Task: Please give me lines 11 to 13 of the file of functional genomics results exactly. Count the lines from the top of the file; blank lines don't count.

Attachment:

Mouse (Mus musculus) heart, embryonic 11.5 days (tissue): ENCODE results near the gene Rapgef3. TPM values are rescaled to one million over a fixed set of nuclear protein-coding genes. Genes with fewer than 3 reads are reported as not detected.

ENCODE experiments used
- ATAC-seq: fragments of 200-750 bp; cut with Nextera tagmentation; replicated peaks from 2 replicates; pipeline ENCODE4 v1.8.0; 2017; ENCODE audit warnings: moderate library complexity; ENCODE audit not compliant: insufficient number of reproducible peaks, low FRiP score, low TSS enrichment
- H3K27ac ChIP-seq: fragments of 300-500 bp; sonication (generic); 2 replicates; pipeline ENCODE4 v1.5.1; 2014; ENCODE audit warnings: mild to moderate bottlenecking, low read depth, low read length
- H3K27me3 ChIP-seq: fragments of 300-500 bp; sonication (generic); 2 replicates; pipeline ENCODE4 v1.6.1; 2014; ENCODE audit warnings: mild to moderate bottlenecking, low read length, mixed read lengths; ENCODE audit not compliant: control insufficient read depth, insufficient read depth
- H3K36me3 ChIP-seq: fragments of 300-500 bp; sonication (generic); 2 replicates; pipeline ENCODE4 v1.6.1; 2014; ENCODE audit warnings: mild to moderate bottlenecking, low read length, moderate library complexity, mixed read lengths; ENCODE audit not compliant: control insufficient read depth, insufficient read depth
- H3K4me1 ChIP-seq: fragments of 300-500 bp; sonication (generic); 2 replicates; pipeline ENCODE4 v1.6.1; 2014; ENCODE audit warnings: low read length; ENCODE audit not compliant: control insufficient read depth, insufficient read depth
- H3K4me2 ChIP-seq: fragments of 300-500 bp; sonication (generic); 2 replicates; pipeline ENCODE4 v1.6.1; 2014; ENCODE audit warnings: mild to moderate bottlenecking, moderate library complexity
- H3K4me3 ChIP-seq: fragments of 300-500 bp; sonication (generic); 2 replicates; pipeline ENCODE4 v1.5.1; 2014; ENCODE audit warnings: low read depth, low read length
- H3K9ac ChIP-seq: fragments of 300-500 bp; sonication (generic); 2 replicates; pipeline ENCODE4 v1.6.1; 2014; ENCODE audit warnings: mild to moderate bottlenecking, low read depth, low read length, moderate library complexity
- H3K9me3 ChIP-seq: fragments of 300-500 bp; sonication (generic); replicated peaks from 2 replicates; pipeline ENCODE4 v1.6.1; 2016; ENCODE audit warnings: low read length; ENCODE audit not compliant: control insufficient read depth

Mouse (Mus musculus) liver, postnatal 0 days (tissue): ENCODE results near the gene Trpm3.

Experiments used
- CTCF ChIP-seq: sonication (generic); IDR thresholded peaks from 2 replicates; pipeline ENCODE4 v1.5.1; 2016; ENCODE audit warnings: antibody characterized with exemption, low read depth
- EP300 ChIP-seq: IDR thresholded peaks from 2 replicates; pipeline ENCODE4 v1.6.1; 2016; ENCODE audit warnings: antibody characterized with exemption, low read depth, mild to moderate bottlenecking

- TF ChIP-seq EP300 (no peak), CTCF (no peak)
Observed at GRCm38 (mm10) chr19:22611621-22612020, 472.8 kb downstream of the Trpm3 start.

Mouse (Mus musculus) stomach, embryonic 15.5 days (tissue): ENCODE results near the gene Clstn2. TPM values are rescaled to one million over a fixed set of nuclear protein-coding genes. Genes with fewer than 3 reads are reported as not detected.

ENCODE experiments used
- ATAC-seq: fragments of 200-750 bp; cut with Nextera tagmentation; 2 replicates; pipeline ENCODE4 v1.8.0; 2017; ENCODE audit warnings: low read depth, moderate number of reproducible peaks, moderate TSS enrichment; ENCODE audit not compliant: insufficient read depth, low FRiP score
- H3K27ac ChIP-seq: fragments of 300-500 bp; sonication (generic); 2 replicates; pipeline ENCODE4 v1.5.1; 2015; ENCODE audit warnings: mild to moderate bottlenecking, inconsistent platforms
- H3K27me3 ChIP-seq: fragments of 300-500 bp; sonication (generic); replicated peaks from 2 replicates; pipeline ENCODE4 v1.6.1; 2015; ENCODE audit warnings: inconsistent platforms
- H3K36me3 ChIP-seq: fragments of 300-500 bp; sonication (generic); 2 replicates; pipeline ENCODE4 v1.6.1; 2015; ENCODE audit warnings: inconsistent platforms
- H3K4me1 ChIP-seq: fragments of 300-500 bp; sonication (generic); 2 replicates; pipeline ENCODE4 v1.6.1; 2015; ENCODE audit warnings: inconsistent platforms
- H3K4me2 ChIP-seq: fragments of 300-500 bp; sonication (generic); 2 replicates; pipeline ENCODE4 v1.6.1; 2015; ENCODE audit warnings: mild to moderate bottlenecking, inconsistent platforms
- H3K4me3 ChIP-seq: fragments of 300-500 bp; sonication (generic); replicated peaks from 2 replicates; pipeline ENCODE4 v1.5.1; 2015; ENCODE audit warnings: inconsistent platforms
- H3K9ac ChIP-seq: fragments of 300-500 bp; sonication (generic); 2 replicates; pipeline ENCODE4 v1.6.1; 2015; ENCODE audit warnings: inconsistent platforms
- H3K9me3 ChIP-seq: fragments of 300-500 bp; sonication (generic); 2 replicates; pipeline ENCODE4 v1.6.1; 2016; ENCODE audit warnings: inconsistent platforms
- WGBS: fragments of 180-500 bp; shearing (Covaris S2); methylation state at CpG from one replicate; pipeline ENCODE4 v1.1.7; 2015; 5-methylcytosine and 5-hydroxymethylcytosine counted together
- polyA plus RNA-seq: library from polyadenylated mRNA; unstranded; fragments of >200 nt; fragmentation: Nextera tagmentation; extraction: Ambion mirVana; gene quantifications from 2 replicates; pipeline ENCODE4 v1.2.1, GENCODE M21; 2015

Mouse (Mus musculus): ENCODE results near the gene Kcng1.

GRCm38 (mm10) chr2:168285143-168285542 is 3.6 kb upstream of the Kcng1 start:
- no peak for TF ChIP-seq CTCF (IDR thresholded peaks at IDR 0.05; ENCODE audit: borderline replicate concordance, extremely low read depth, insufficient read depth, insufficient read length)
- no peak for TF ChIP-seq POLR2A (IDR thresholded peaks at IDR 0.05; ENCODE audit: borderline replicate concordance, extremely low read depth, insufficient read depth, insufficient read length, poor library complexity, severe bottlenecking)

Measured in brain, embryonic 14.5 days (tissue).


- H3K9me3 ChIP-seq: fragments of 300-500 bp; sonication (generic); replicated peaks from 2 replicates; pipeline ENCODE4 v1.6.1; 2016; ENCODE audit warnings: low read length; ENCODE audit not compliant: control insufficient read depth

Mouse (Mus musculus) liver, postnatal 0 days (tissue): ENCODE results near the gene Trpm3.

Experiments used